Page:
Sunday, May 18, 2014

Shakespeare References In Magazines (Cascade, Harper’s Magazine, SAG-AFTRA, Westways) And One Book

March/April issue of Westways

The Winter 2014 issue of Cascade, the University of Oregon’s College and Arts and Science magazine, has a Shakespeare reference. The first line of a piece titled “Arabic E-Book Expands Language Experience” is “Antar and Abla are the real-life Romeo and Juliet of Arabic history” (p. 18).

The March 1999 issue of Harper’s Magazine contains two references to Shakespeare. The first comes in a piece by Lewis H. Lapham titled “Exorcism.” The piece begins with a quoted passage from Troilus And Cressida: “Take but degree away, untune that string,/And, hark, what discord follows! Each thing meets/In mere oppugnancy. The bounded waters/Should lift their bosoms higher than the shores/And make a sop of all this solid globe” (page 12). The second is in an essay on theatre by Arthur Miller. The piece is titled, “On Broadway: Notes on the past and future of American theater.” Miller writes, “The strict containment not of emotion but of emotionalism is the hallmark of the Greek tragic plays, of Moliere and Racine and the Japanese Noh plays, whereas Shakespeare, it seems to me, is the balance, the fusion of idea and feeling” (page 47).

In the Fall 2013 (Vol. 2 No. 3) issue of SAG-AFTRA, there is a Shakespeare reference. In a short piece on the Life Achievement Award being given to Pearl Bailey in 1976, it quotes from Bailey’s acceptance speech (which was unprepared): “Leave the theater? How can you leave the theater without leaving the earth? Shakespeare said, ‘All the world’s a stage.’ So I never left the theater to go into the U.N. I’m still on the stage” (page 92).

The March/April 2014 issue of Westways mentions Shakespeare a couple of times. The first is in relation to Shakespeare’s birthday, and there’s a short piece titled “Birthday Bard,” written by Joan Trapper. Its first line has a reference to one of Shakespeare’s comedies: “This year it’s Shakespeare as you like it, as theater festivals across the U.S. celebrate the playwright’s 450th birthday” (p. 26). The very next sentence has references to a couple of other Shakespeare plays: “With hundreds of venues to choose from, the questions are to be or not to be indoors or out, to partake in free offerings or pay for a seat, and to cry at the tragedies or laugh at the comedies, where all’s well that ends well.” And in the next sentence, there is a reference to Julius Caesar: “If we don’t find something to our taste, well, the fault’s not in the stars but in ourselves.” The piece then goes on to give short descriptions of The Oregon Shakespeare Festival, the Independent Shakespeare Company’s Griffith Park productions, the Utah Shakespeare Festival, New American Shakespeare Tavern in Atlanta, and the Public Theater’s Shakespeare In The Park in New York.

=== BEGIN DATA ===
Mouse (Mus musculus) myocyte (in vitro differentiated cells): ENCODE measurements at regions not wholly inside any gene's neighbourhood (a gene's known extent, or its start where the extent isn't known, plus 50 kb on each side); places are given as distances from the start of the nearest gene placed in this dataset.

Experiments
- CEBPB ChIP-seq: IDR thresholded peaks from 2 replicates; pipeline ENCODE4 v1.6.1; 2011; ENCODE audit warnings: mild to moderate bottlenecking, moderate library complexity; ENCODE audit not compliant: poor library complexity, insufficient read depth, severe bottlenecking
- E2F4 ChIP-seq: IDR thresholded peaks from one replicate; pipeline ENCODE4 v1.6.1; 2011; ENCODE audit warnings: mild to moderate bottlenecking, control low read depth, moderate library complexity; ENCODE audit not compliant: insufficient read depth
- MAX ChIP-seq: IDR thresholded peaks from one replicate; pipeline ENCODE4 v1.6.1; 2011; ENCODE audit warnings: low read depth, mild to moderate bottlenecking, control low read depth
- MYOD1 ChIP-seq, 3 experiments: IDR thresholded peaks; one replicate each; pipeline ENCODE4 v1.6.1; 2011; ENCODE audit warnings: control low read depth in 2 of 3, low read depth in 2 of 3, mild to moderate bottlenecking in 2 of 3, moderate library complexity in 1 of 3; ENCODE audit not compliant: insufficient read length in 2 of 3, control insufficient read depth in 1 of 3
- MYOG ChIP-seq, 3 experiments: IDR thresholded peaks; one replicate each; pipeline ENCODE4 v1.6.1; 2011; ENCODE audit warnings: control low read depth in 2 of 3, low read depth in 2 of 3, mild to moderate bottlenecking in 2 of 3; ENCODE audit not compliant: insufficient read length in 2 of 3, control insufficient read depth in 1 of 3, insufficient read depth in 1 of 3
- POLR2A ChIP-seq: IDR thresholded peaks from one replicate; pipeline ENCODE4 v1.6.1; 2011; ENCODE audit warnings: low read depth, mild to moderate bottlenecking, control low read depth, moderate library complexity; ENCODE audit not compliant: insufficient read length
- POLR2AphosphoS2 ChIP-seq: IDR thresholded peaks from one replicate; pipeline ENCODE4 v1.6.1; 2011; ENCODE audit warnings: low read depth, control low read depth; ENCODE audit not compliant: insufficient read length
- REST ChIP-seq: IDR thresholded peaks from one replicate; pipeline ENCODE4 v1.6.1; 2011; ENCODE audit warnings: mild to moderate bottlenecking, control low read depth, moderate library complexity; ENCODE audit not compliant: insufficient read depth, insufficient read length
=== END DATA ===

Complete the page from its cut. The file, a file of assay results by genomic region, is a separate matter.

Then, in a piece on Topanga, under things to do, it lists Will Geer’s Theatricum Botanicum, saying it “was once a venue for 1950s blacklisted actors and remains popular for Shakespeare productions and folk music” (p. 34).

Also, in the novel The Long Haul by Amanda Stern there is one brief Shakespeare reference. A girl named Lisa has had her baby, but hasn’t named him. So people at the bar shout out suggestions. Amanda Stern writes: “They are screaming like on the floor of the stock exchange: Peter! Tony! Tumor! Loser! Freakboy! Truck! Romeo!” (page 110).

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